AAS 205th Meeting, 9-13 January 2005
Session 5 Visible/UV/IR Space Missions and Technology
Poster, Monday, January 10, 2005, 9:20am-6:30pm, Exhibit Hall

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[5.12] Imaging Simulations for DESTINY, the Dark Energy Space Telescope

T. R. Lauer (NOAO), DESTINY Science Team

We describe a mission concept for a 1.8-meter near-infrared (NIR) grism-mode space telescope optimized to return richly sampled Hubble diagrams of Type Ia and Type II supernovae (SNe) over the redshift range 0.5 < z < 1.7 for determining cosmological distances, measuring the expansion rate of the Universe as a function of time, and characterizing the nature of dark energy. The central concept for our proposed Dark Energy Space Telescope (DESTINY) is an all-grism NIR survey camera. SNe will be discovered by repeated imaging of an area located at the north ecliptic pole. Grism spectra with resolving power l/Dl = R * 100 will provide broad-band spectrophotometry, redshifts, SNe classification, as well as valuable time-resolved diagnostic data for understanding the SN explosion physics. Our approach features only a single mode of operation, a single detector technology, and a single instrument. Although grism spectroscopy is slow compared to SN detection in any single broad-band filter for photometry, or to conventional slit spectra for spectral diagnostics, the multiplex advantage of observing a large field-of-view over a full octave in wavelength simultaneously makes this approach highly competitive. In this poster we present exposure simulations to demonstrate the efficiency of the DESTINY approach.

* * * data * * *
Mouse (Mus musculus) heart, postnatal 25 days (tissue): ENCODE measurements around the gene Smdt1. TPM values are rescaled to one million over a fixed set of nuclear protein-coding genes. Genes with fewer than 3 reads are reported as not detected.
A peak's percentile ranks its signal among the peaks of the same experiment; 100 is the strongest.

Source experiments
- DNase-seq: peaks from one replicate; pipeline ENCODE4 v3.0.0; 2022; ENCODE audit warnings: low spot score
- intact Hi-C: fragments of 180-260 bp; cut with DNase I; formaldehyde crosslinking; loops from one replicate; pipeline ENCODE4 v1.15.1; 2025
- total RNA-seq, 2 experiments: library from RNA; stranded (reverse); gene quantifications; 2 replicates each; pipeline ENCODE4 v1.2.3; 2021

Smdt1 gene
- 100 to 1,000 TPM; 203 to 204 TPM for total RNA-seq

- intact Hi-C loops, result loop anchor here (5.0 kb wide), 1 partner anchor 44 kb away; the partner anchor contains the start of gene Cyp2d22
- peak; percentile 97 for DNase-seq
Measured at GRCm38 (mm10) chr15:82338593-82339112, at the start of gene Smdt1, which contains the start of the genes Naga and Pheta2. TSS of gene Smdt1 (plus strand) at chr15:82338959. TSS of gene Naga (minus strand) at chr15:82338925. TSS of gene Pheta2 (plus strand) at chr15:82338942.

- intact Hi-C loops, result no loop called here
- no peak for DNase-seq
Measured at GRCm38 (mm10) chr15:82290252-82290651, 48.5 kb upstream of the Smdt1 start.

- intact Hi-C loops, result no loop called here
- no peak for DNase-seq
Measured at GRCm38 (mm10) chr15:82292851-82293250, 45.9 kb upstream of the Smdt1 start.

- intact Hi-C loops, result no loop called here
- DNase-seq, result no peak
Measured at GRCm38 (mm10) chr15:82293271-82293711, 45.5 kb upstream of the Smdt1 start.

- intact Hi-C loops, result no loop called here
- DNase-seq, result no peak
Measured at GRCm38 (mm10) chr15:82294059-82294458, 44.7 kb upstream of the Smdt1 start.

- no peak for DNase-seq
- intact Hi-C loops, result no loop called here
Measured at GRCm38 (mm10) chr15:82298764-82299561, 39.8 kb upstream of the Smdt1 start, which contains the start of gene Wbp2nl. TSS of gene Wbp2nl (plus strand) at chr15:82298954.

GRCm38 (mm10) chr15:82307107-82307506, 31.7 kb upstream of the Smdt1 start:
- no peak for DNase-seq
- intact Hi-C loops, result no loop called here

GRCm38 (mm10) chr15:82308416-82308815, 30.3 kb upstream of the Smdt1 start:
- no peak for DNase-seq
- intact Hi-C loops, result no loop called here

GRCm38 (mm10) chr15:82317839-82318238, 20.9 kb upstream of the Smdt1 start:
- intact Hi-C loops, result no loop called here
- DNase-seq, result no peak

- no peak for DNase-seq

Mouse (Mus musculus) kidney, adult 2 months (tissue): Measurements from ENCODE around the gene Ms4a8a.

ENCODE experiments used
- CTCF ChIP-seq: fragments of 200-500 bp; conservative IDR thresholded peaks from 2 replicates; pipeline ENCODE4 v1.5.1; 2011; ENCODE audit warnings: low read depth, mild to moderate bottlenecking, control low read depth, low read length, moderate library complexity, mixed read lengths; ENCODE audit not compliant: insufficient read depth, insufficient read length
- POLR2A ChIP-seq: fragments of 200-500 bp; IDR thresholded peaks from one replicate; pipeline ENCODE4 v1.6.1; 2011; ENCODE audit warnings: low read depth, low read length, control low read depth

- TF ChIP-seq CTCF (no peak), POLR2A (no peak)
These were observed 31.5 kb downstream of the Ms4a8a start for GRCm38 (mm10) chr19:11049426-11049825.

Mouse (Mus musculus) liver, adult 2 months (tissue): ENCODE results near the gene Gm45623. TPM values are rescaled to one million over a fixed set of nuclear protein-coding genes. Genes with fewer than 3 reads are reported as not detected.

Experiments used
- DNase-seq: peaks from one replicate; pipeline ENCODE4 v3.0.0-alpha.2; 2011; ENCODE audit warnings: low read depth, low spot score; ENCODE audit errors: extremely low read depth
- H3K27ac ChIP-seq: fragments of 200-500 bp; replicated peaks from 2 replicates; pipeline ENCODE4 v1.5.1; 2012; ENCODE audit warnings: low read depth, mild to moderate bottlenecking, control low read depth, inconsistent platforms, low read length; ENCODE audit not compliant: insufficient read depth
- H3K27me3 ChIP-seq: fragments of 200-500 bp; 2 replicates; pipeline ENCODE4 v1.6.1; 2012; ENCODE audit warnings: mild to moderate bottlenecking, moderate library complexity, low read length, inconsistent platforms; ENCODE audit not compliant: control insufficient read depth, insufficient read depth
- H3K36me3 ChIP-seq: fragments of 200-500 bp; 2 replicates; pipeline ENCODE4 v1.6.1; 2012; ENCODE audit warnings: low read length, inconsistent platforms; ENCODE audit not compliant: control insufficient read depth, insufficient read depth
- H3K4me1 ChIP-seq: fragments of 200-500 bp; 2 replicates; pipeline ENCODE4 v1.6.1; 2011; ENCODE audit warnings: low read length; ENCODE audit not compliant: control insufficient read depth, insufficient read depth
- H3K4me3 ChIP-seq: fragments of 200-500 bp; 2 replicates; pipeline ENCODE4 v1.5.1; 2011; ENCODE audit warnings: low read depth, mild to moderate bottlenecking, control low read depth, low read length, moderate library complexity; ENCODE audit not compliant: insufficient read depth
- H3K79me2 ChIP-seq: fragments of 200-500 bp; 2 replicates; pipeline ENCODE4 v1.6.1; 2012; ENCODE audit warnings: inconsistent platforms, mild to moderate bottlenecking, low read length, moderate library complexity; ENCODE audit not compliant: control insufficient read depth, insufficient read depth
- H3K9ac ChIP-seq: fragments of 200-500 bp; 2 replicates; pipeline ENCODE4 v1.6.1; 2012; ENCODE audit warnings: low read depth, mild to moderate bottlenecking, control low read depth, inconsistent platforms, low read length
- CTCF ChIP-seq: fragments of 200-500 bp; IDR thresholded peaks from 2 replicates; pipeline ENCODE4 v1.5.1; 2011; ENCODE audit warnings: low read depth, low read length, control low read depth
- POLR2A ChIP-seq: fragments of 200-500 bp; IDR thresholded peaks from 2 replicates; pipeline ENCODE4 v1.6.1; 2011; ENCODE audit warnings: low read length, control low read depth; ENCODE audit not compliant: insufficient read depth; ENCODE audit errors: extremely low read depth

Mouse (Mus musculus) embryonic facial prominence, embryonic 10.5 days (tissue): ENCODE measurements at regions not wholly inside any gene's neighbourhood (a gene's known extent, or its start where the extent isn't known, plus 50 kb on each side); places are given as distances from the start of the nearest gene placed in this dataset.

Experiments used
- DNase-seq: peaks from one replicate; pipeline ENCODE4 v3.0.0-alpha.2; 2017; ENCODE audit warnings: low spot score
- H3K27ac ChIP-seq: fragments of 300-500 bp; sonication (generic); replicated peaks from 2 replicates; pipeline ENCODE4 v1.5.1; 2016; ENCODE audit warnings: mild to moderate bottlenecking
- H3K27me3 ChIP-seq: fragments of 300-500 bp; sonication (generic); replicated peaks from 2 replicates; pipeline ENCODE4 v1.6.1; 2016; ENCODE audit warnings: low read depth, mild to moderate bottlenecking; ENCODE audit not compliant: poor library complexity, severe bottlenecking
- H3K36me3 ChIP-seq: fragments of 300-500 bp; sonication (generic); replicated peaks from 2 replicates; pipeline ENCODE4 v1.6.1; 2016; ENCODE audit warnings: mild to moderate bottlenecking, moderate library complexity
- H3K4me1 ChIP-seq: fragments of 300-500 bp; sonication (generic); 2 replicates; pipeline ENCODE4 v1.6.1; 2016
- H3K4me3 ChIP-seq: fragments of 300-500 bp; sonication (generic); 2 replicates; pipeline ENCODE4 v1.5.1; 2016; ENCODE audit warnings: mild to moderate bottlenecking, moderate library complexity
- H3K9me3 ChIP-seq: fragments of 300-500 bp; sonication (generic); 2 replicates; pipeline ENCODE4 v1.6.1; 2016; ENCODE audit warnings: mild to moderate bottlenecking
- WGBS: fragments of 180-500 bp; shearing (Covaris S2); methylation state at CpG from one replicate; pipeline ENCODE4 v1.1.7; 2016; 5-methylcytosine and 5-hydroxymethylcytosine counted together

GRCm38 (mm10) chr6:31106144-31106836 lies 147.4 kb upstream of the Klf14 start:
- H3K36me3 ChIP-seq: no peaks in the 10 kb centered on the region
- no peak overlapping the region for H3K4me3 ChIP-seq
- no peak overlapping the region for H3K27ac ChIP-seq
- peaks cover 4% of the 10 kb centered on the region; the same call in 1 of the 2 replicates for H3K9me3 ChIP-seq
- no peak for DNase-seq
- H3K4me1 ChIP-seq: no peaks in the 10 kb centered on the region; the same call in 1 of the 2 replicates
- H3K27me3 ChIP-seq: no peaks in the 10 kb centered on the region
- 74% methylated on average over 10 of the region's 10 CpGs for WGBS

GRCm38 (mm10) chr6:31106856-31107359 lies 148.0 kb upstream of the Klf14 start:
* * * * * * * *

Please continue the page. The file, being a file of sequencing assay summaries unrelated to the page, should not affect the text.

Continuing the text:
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Bulletin of the American Astronomical Society, 36 5
© 2004. The American Astronomical Society.